Able but Unwilling to Enforce: Cooperative Dilemmas in Group Lending

Posted: 2 Jul 2020

See all articles by Nicholas Sabin

Nicholas Sabin

Universidad de Santiago de Chile; University of Oxford - Said Business School

Felix Reed-Tsochas

University of Oxford - Said Business School

Date Written: October 27, 2017

Abstract

It is known that greater social cohesion increases a group’s ability to enforce cooperation. Despite this, defectors often go unpunished and groups with social structures that are a priori favorable often fail. A critical distinction is required between the structural effect on ability versus willingness to punish. We develop a theoretical framework in which variation in a group’s social structure generates a tension between ability and willingness to enforce cooperation. Structures that promote ability to punish also often reduce interest in carrying out sanctions, thus changing collective outcomes. Our empirical analysis involves a well-defined cooperative dilemma: group lending in Sierra Leone. We complement statistical modelling, based on a dataset containing 5,487 group repayments, with ethnographic analysis. We find: (1) Structural cohesion only increases economic cooperation between borrowers to a point, beyond which unwillingness outweighs increased ability to punish, reducing group repayments. (2) Groups with disconnected subgroups perform worse on average. Although borrowers are more willing to punish defectors in the out-subgroup, they are unable to do so effectively.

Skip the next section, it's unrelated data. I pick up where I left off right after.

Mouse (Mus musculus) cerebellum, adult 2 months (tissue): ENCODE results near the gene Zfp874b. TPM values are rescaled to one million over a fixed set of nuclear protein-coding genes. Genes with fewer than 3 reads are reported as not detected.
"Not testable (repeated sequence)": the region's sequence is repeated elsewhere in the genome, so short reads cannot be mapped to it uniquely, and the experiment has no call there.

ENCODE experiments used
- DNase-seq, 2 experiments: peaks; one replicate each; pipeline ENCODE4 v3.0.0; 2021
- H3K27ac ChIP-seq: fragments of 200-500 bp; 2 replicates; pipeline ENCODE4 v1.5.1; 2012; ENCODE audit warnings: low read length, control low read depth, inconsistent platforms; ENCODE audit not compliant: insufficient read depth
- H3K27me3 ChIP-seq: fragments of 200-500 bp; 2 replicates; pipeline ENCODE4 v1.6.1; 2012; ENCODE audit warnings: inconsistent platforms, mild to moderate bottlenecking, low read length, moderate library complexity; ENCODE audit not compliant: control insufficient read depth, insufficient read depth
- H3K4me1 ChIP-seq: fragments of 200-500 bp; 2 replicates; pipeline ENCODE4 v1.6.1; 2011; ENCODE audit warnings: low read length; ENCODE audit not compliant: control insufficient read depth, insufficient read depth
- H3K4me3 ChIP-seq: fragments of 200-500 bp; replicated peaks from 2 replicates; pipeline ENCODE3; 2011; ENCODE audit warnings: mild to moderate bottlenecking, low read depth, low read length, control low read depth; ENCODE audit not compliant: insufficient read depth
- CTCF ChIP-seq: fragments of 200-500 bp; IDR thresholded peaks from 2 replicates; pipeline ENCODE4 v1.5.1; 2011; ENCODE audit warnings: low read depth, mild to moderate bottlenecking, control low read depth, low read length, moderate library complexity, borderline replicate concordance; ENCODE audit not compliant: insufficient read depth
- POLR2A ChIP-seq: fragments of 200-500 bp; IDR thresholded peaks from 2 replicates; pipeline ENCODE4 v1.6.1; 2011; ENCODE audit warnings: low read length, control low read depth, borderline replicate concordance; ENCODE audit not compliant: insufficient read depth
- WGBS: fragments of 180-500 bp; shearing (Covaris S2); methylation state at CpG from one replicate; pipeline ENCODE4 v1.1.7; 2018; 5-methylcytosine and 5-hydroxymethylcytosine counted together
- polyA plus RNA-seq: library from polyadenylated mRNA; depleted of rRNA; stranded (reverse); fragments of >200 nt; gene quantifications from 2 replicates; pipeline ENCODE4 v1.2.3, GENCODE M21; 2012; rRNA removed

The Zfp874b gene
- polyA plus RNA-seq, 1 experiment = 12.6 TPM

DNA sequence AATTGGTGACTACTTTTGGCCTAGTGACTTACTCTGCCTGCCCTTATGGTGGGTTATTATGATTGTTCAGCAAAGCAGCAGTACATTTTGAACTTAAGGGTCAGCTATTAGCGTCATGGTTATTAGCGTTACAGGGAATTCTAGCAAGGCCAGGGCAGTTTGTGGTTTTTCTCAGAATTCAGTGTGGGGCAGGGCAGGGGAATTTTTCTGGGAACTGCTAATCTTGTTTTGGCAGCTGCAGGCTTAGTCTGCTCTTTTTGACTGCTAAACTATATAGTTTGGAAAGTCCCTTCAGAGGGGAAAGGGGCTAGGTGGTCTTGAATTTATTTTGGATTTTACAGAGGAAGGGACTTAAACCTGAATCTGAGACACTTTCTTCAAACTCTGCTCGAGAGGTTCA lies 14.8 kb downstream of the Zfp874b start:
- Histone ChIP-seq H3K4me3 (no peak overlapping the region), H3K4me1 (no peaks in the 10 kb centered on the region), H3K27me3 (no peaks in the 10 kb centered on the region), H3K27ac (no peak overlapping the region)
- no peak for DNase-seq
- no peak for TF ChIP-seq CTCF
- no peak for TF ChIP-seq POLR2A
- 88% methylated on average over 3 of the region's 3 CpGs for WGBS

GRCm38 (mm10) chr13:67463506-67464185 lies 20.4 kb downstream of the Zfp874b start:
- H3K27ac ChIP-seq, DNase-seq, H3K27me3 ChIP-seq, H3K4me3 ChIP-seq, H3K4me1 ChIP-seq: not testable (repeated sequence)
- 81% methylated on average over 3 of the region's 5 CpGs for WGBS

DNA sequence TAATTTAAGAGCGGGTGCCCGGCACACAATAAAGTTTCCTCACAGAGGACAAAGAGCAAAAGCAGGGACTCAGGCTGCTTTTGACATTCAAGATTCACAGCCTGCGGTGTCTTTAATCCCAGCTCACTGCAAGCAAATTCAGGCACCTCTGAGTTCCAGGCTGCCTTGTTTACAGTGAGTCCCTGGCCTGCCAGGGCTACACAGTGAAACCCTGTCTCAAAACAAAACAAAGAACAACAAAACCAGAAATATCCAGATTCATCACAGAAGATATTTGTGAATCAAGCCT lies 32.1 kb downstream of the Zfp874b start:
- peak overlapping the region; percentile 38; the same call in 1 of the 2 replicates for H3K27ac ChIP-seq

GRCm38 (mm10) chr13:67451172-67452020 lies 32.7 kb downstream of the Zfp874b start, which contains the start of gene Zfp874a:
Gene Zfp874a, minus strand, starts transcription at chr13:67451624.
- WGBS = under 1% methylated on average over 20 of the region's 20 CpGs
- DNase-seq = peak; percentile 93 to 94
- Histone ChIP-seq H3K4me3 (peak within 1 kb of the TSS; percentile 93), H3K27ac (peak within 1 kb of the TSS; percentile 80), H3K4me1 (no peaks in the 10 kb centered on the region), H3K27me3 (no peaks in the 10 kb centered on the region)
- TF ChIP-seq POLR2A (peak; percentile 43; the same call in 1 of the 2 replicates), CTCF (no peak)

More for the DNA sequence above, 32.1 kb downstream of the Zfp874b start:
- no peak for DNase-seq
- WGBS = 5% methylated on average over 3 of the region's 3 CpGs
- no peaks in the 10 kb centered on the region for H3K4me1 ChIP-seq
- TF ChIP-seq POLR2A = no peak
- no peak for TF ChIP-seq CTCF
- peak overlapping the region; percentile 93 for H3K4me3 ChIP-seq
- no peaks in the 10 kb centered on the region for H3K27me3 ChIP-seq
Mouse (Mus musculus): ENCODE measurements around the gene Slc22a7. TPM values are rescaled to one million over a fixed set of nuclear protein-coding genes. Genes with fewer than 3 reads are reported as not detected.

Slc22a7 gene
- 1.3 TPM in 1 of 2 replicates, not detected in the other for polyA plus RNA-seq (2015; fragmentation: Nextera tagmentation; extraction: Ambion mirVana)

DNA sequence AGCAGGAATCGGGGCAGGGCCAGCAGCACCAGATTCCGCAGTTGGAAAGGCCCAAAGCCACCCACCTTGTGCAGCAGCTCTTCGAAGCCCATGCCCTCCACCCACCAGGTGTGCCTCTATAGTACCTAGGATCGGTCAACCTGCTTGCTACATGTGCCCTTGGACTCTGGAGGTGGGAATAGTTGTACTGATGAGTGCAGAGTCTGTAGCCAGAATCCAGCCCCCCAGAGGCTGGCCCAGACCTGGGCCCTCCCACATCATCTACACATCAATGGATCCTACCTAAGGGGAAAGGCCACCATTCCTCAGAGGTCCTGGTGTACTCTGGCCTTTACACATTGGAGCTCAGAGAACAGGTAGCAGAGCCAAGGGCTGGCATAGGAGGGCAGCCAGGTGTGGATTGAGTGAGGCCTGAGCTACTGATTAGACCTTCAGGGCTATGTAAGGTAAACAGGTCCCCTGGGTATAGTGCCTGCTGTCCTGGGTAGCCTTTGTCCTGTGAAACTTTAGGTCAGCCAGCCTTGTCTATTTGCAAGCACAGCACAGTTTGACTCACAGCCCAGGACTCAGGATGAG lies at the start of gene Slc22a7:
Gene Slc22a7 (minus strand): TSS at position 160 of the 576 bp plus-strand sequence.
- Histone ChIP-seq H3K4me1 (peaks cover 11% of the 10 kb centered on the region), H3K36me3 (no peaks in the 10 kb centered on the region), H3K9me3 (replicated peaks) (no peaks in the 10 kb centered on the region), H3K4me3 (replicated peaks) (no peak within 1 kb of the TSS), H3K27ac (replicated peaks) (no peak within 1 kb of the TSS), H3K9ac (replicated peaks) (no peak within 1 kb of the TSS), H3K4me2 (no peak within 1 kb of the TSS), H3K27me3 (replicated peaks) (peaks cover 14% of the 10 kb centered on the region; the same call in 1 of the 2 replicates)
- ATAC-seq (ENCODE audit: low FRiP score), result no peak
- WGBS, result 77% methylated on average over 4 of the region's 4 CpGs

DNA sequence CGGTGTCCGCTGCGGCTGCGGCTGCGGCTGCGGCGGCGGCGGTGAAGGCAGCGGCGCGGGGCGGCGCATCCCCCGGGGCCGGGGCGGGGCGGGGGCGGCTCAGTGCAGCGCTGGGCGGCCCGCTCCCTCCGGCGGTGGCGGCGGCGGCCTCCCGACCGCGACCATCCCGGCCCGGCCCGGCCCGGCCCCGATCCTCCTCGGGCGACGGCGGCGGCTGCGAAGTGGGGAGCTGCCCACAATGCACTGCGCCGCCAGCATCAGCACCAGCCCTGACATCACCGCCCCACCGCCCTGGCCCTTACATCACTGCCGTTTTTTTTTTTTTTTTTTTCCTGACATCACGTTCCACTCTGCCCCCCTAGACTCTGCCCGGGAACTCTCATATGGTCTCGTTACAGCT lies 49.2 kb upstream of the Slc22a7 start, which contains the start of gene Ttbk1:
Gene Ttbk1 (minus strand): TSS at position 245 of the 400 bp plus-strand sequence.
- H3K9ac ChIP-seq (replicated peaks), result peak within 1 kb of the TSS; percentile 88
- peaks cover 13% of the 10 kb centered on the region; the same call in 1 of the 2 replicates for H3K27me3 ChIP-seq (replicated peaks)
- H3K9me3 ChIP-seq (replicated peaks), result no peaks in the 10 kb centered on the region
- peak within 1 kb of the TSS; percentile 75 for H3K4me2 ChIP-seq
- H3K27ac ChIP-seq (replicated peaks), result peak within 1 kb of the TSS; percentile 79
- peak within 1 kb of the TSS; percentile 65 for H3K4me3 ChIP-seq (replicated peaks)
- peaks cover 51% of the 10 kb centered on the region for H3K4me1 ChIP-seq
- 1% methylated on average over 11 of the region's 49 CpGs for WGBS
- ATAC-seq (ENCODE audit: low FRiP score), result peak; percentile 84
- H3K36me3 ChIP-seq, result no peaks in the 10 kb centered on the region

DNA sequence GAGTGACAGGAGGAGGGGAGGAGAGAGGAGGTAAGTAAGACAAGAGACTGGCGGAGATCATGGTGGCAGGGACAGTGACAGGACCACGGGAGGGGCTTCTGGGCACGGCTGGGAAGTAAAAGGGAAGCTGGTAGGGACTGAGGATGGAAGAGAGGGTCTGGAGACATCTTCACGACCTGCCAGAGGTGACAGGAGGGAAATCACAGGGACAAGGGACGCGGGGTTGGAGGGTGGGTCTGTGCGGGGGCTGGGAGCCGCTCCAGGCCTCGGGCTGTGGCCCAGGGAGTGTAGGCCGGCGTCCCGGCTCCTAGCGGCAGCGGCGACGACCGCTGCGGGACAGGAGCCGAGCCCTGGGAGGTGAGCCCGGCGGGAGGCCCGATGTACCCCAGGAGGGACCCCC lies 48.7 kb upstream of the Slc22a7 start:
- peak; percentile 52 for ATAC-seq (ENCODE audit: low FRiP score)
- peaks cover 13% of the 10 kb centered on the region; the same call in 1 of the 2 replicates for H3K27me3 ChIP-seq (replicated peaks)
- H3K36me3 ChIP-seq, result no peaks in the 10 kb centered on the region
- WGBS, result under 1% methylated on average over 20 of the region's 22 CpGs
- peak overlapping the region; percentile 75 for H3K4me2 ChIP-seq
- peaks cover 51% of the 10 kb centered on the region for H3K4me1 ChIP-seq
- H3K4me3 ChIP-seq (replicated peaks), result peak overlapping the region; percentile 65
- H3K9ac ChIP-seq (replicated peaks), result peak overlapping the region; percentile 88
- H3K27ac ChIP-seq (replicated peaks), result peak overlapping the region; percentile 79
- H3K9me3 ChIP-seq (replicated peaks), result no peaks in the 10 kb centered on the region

Keywords: Cooperation, enforcement, punishment, social sanctions, social embeddedness, social networks

JEL Classification: A14, D12, D64, D71, O12, R10

Suggested Citation

Sabin, Nicholas and Reed-Tsochas, Felix, Able but Unwilling to Enforce: Cooperative Dilemmas in Group Lending (October 27, 2017). Available at SSRN: https://ssrn.com/abstract=3060569 or http://dx.doi.org/10.2139/ssrn.3060569

Nicholas Sabin

Universidad de Santiago de Chile

Avenida Libertador Bernardo O'Higgins 3363
Santiago
Chile

University of Oxford - Said Business School ( email )

Park End Street
Oxford, OX1 1HP
Great Britain

Felix Reed-Tsochas (Contact Author)

University of Oxford - Said Business School ( email )

Park End Street
Oxford, OX1 1HP
Great Britain

HOME PAGE: http://www.sbs.ox.ac.uk/community/people/felix-reed-tsochas

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